After breakfast, the kids fill out math and Latin worksheets while I supervise and answer questions until noon. Then, since we’re together all the time, I steal 30 minutes to eat lunch in my bedroom while they make sandwiches in the kitchen. I use the time to check email and social media as I eat almonds and cheese and chug sparkling water out of a can. I track the short stories I’ve sent off to major publications and watch for correspondence from my editor about the novel draft I’m working on. I squint and imagine my writer self in a black and white photo. In it, I’m sitting on a stool, wearing a turtleneck and ballet flats, and am looking off into the middle distance. Yes, I plan to be art house and understated someday. I decide that I need cigarette pants like Audrey Hepburn’s.
Our lunch break ends before I’m ready. It’s time to reprise my role as teacher, and I try to switch gears. It turns out, though, that it isn’t as easy as I’d hoped to keep writer self in her proper place. She keeps creeping downstairs like Rochester’s Bertha, peeking around the corner while the kids and I are working, trying to set fire to my resolve to concentrate.
The kids sit on the couch and I read aloud poems by Ogden Nash and Carl Sandburg. I look as if I’m doing it for them, and part of me is. But the other part, a growing part, studies the poets’ use of alliteration and assonance, of meter and melody, as I read.
Lay me on an anvil, O God.
Beat me and hammer me into a crowbar.
Let me pry loose old walls.
Let me lift and loosen old foundations.
Lay me on an anvil, O God.
Beat me and hammer me into a steel spike.
Drive me into the girders that hold a skyscraper together.
Take red-hot rivets and fasten me into the central girders.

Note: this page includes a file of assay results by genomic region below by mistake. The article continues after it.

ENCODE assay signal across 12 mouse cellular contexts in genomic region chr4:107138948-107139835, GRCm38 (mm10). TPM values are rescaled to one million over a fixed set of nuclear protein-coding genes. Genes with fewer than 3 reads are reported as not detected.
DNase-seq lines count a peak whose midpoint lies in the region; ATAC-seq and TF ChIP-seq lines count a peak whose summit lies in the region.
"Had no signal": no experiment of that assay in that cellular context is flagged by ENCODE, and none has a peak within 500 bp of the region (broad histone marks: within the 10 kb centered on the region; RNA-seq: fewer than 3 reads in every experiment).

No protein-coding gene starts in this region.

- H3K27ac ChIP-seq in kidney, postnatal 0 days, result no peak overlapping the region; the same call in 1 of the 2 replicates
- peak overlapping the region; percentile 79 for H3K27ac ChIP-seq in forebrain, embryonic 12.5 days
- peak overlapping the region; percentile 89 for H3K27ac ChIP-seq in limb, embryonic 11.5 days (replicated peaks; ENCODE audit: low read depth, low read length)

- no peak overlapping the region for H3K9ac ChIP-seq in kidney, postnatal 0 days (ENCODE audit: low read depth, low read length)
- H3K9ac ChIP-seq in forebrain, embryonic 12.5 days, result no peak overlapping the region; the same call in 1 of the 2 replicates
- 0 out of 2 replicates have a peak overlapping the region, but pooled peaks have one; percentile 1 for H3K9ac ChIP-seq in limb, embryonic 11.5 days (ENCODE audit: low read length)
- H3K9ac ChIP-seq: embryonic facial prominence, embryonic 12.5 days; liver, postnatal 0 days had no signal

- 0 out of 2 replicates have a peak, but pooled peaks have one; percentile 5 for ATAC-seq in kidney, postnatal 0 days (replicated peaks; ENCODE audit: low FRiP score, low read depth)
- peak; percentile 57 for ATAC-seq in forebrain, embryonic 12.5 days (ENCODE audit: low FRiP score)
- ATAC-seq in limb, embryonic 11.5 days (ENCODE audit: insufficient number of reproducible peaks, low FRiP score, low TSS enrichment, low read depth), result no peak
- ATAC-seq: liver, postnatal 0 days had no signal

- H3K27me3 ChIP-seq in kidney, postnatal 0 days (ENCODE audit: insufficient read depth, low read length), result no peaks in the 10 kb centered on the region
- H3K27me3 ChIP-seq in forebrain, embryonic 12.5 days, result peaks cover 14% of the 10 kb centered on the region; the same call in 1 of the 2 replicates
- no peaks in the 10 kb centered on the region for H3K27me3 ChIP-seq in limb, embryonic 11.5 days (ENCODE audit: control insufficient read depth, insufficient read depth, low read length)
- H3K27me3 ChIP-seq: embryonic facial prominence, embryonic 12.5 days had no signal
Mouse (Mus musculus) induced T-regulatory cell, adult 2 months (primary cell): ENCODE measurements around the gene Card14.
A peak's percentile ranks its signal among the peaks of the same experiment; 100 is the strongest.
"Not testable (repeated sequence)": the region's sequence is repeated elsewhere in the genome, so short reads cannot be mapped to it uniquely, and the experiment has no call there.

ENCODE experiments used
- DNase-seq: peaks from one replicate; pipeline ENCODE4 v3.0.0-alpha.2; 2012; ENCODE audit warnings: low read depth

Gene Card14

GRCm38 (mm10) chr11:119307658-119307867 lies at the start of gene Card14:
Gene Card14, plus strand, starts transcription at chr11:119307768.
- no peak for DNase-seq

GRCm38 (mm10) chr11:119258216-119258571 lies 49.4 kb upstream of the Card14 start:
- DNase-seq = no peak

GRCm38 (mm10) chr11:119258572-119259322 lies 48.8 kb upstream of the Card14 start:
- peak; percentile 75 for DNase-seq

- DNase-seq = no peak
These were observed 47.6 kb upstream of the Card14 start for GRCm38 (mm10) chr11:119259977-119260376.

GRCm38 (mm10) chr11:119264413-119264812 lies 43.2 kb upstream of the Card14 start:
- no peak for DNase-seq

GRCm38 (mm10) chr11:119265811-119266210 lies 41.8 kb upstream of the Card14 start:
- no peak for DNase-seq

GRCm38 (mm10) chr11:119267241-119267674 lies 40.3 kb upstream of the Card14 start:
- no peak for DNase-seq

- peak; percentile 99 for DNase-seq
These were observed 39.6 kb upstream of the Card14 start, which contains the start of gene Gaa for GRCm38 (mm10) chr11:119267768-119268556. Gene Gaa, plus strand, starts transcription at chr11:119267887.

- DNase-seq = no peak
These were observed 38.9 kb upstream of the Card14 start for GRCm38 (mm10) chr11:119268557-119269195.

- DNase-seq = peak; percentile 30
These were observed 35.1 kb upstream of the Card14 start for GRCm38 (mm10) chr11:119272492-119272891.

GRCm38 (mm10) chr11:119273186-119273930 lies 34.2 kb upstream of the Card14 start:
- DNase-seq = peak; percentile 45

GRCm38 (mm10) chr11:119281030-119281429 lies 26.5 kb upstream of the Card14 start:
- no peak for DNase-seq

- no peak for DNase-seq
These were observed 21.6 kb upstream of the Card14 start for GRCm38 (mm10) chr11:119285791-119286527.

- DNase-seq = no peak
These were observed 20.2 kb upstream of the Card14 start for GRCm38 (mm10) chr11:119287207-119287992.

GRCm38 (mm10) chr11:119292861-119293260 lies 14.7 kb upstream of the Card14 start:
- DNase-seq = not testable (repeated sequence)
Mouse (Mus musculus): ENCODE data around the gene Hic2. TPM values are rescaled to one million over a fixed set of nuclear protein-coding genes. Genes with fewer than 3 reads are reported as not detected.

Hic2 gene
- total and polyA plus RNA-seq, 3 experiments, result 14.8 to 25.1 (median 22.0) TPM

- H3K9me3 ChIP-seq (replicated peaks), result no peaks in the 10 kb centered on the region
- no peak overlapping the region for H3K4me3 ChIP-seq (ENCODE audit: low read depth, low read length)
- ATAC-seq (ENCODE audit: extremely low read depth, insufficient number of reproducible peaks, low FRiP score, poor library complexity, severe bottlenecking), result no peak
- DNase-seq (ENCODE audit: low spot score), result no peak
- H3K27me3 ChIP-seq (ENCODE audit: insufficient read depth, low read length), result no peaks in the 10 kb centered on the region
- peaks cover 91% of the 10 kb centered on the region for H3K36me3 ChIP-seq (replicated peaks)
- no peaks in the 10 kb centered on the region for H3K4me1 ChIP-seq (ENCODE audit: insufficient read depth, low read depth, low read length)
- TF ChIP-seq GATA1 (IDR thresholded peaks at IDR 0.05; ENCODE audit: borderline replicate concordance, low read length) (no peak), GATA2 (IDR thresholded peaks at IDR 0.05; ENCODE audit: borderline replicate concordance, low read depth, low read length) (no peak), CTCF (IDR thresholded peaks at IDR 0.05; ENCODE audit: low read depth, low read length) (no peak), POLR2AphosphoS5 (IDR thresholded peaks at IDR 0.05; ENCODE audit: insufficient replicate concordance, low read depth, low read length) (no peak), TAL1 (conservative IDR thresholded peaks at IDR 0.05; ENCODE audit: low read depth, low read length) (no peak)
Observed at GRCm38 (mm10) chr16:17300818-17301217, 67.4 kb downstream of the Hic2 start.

Let me be the great nail holding a skyscraper through blue nights into white stars.
Prayers of Steel, Carl Sandburg
I realize that I’m praying the words for myself.
An hour later my daughter asks me to quiz her on her vocabulary list. I sit cross-legged, facing her. I flip one index card after another while thinking of ways to make “bifurcate,” “bellicose,” and “briny” my own. I love that last word. I tell my daughter that it reminds me of watermelon rinds. She’s used to me saying things like this and nods.
My husband comes home from work in the late afternoon and I owe it to him to return to the land of flesh and blood. I practice looking into his eyes and nodding to keep from appearing permanently distracted by people who exist only in my mind. He honors my attempts by pretending not to notice that I’m nodding at the wrong times. This is how we work on our marriage.
I write, but I am not getting a paycheck—yet. This is a special kind of madness when the kids need braces. I write, inching forward on fumes and terror, because I want to. Still, I have not figured things out. The truth is that there is a rhythm to our days but no real balance. I am choosing to write when there is laundry to be done and bills to be paid. This means that I don’t get everything done and I never feel that I’ve arrived.
Right now I’m a homeschooler, and I will always be a mother. I’m grateful for both of these things. I see my children bloom before my eyes and I exhale with relief because it feels like we’re making it, that we have spent the last decade well. But in the early morning, when my thoughts just belong to me, I lure words onto paper and I am electric. I know then that I will always be a writer, too.